Manitoba Filing a Human Rights Complaint

Manitoba Filing a Human Rights Complaint

Instructions, Resources and Help Lines

If you have been denied service due to not wearing a mask, business owners could be held liable for a fine (up to $75,000 as it varies in each province) if you file a human rights complaint.

A business is not “private”.  When a business owner obtains a business license, they are open to the “public” and they are not permitted to discriminate against anyone who is exempt from wearing a mask.

Federal Privacy Act: Nobody has the right to request to see an exemption. It is a violation of your privacy rights under the Privacy Act. This is your personal medical information between you and your physician.

What is personal information under the Privacy Act?  Click Here Privacy Act

“The Privacy Act offers protections for personal information, which it defines as any recorded information “about an identifiable individual.”

According to the THE PUBLIC HEALTH ACT (C.C.S.M. c. P210) of Manitoba February 1, 2021 you are exempt for the following reasons:


20(3) Subsections (1) and (2) do not apply in respect of the following:

(a) a child who is under five years of age;

(b) a person with a medical condition that is unrelated to COVID-19, including breathing or cognitive difficulties, or a disability, that prevents them from safely wearing a mask;

(c) a person who is unable to put on or remove a mask without the assistance of another person;

Covid-19 measures must comply with our Constitution, including our Charter, they do not nullify nor supersede them, nor is there any express mention in any such law, statute, regulation, order or Guidance to do so.

The Manitoba Human rights code C.C.S.M. c. H175 The Human Rights Code

WHEREAS Manitobans recognize the individual worth and dignity of every member of the human family, and this principle underlies the Universal Declaration of Human Rights, the Canadian Charter of Rights and Freedoms, and other solemn undertakings, international and domestic, that Canadians honour;

AND WHEREAS Manitobans recognize that

(a) implicit in the above principle is the right of all individuals to be treated in all matters solely on the basis of their personal merits, and to be accorded equality of opportunity with all other individuals;

(b) to protect this right it is necessary to restrict unreasonable discrimination against individuals, including discrimination based on stereotypes or generalizations about groups with whom they are or are thought to be associated, and to ensure that reasonable accommodation is made for those with special needs;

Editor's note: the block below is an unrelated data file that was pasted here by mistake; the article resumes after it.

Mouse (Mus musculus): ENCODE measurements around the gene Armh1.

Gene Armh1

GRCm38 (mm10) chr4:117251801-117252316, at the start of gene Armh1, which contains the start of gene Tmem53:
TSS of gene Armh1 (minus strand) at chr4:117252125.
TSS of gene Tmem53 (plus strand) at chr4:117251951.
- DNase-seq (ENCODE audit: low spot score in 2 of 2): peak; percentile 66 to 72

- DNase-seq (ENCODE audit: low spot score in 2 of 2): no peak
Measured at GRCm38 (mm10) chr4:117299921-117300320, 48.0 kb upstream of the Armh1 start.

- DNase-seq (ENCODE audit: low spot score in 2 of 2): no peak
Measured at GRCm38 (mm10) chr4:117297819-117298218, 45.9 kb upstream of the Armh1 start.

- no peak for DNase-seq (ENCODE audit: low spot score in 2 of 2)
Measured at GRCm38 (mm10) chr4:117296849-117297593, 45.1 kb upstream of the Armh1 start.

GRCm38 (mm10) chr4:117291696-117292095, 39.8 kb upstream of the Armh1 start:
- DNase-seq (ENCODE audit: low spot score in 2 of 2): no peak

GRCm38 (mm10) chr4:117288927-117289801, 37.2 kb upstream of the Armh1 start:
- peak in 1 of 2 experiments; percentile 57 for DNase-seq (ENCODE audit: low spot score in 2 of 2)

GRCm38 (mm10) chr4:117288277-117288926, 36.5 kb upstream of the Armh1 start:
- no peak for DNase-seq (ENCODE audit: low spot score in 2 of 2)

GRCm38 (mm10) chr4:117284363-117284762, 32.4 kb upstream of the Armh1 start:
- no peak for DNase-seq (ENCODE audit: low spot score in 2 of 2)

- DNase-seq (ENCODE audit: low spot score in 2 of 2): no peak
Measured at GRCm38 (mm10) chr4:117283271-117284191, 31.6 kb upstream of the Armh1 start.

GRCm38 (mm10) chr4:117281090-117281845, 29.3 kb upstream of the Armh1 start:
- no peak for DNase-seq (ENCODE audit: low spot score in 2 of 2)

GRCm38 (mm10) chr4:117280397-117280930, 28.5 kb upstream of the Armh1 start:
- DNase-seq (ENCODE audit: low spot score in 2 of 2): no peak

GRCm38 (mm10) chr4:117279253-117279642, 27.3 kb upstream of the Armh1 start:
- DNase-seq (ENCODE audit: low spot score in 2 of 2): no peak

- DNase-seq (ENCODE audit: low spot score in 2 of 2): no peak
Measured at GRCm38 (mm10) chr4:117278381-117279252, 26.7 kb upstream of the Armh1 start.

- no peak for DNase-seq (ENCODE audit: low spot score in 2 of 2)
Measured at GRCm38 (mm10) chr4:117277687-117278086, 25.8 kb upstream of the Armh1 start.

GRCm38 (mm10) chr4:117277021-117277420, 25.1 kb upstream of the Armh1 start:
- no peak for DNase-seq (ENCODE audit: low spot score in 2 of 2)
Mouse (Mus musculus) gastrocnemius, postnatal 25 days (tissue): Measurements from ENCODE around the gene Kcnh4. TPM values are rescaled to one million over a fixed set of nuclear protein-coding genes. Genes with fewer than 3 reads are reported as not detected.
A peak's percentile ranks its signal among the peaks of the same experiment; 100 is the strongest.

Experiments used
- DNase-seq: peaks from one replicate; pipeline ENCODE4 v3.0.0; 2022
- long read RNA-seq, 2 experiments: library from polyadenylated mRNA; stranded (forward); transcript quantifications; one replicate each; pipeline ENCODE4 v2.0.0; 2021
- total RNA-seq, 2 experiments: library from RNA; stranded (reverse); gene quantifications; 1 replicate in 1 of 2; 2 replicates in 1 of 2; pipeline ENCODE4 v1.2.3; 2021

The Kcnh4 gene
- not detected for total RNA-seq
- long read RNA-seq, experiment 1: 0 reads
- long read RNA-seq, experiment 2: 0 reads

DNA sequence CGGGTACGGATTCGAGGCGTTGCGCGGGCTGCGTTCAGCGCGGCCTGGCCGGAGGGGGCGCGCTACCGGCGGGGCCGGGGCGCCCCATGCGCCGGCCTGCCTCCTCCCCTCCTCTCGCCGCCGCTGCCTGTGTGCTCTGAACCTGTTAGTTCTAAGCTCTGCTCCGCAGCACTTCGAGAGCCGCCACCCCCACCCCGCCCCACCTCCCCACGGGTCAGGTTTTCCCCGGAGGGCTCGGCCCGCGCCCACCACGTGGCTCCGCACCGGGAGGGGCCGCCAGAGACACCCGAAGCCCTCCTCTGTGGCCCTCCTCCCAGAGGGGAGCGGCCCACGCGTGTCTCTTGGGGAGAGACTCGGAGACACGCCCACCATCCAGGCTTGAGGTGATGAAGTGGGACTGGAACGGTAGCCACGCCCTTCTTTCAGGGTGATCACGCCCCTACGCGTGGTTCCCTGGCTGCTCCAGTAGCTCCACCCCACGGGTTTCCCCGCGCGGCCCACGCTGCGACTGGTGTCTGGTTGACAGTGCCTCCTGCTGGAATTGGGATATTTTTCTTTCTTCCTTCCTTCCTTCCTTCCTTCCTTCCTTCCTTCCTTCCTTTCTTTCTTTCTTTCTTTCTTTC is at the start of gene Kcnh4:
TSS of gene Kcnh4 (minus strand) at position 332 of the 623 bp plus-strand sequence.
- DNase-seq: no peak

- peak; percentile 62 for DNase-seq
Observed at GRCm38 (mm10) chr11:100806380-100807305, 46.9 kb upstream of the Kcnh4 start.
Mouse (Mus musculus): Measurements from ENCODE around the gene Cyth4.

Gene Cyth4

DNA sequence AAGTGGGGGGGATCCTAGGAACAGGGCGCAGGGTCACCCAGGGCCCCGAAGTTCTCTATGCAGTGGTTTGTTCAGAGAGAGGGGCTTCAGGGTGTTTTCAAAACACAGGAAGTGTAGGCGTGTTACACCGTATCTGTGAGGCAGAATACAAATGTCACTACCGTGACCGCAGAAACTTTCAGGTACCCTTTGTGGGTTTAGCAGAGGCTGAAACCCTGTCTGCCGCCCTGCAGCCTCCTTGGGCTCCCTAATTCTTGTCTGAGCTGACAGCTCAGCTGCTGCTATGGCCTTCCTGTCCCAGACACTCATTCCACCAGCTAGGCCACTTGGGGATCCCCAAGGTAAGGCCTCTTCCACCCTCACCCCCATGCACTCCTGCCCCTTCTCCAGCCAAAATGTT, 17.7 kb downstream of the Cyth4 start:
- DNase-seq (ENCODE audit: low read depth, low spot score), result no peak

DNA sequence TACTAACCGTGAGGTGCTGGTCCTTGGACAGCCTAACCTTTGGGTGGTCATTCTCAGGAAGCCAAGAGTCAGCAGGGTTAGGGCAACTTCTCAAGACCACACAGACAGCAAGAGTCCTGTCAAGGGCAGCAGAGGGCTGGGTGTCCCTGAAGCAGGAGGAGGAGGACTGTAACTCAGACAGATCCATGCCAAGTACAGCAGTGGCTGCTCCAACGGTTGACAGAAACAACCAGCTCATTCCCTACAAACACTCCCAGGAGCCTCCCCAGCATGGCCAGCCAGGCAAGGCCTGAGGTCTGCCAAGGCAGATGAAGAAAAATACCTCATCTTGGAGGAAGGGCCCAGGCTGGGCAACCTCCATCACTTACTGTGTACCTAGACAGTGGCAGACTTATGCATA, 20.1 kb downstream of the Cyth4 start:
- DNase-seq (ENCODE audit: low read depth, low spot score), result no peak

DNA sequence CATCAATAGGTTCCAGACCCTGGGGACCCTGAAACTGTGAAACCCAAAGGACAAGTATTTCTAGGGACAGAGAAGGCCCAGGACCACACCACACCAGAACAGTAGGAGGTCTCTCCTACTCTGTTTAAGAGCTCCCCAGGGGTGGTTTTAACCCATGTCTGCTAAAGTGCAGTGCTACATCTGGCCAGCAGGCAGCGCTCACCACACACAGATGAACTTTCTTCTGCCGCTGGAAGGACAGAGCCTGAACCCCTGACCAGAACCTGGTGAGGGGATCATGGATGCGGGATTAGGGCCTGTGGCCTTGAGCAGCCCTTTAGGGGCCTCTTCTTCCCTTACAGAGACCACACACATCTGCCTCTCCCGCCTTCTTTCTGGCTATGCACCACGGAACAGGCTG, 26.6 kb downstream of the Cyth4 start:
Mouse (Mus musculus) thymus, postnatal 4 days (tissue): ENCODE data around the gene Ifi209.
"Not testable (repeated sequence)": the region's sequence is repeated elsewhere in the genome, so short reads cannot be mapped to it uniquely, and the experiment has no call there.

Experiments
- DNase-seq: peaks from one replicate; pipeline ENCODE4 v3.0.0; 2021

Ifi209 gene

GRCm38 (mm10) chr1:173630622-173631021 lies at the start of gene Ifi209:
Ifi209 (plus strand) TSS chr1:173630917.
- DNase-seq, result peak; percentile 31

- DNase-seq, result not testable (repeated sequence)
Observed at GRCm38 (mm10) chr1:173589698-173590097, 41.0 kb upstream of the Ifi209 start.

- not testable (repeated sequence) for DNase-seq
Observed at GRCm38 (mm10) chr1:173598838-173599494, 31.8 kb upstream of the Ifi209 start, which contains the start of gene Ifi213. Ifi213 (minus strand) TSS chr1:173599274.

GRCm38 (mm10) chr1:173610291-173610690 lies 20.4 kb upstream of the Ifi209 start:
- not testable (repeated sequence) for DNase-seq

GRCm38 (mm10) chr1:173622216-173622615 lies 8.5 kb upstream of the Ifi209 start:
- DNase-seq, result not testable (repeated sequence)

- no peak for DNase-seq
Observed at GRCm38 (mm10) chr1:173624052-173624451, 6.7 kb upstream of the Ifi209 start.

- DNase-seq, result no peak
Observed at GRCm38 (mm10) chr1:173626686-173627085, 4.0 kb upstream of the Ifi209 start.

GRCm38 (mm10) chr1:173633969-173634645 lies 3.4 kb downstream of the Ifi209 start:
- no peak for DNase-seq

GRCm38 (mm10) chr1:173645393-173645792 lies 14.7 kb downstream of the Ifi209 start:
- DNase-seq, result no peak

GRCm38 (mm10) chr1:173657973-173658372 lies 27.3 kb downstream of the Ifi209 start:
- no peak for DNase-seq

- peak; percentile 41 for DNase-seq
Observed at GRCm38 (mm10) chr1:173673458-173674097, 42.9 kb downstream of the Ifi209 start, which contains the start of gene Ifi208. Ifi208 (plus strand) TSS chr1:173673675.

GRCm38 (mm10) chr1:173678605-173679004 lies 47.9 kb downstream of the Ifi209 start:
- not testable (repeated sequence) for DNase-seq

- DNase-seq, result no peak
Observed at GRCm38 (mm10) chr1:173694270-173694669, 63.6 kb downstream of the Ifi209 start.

(c) in view of the fact that past discrimination against certain groups has resulted in serious disadvantage to members of those groups, and therefore it is important to provide for affirmative action programs and other special programs designed to overcome this historic disadvantage;

(d) much discrimination is rooted in ignorance and education is essential to its eradication, and therefore it is important that human rights educational programs assist Manitobans to understand all their fundamental rights and freedoms, as well as their corresponding duties and responsibilities to others; and

(e) these various protections for the human rights of Manitobans are of such fundamental importance that they merit paramount status over all other laws of the province;

The Personal Health Information Act C.C.S.M. c. P33.5 of Manitoba

WHEREAS health information is personal and sensitive and its confidentiality must be protected so that individuals are not afraid to seek health care or to disclose sensitive information to health professionals;

2 (c) to establish rules governing the collection, use, disclosure, retention and destruction of personal health information in a manner that recognizes

(i) the right of individuals to privacy of their personal health information,


Elements of consent


When this Act requires an individual’s consent for the use or disclosure of personal health information, the consent must

(a) relate to the purpose for which the information is used or disclosed;

(b) be knowledgeable;

(c) be voluntary; and

(d) not be obtained through misrepresentation.

Who Can Help?

Regarding human rights or help filling out your complaint form contact:



p: 204-945-3007 | f: 204-945-1292
700-175 Hargrave Street, Winnipeg, MB R3C 3R8


p: 204-726-6261 | f: 204-726-6035
341-340 Ninth Street, Brandon, MB R7A 6C2

Toll Free: 1-888-884-8681     Email: [email protected]

Free general legal advice:

Legal Aid Manitoba

Legal Aid Manitoba operates a drop-in program which provides legal information, general advice and some basic assistance. Lawyers or supervised paralegals provide free consultations. Everyone is welcome to make use of this service—there are no financial eligibility criteria. Financial eligibility criteria do apply for legal representation.

Brandon Area Office – Brandon
Phone: (204) 729-3492

 Northern Area Office – The Pas
Phone: (204) 627-4837

Northern Area Office – Thompson
Phone: (204) 677-1224

 Parklands Area Office – Dauphin
Phone: (204) 622-4666

University of Manitoba Legal Aid Centre

Free legal advice provided by law students at the University of Manitoba.

Phone: (204) 985-5206 Email: [email protected]

Community Legal Education Association (Manitoba) Inc.

Provides general legal information over the phone in response to callers’ inquiries

Phone: (204) 943-2382

Manitoba Public Interest Law Centre

The Public Interest Law Centre operates as part of Legal Aid Manitoba, but has a mandate to represent groups and individuals on cases which will impact the law or classes of people broadly.


Phone: (204) 258-3096       Email: [email protected]

Disclaimer:  This information is not intended to be used as legal or health advice. We encourage you to do your own research.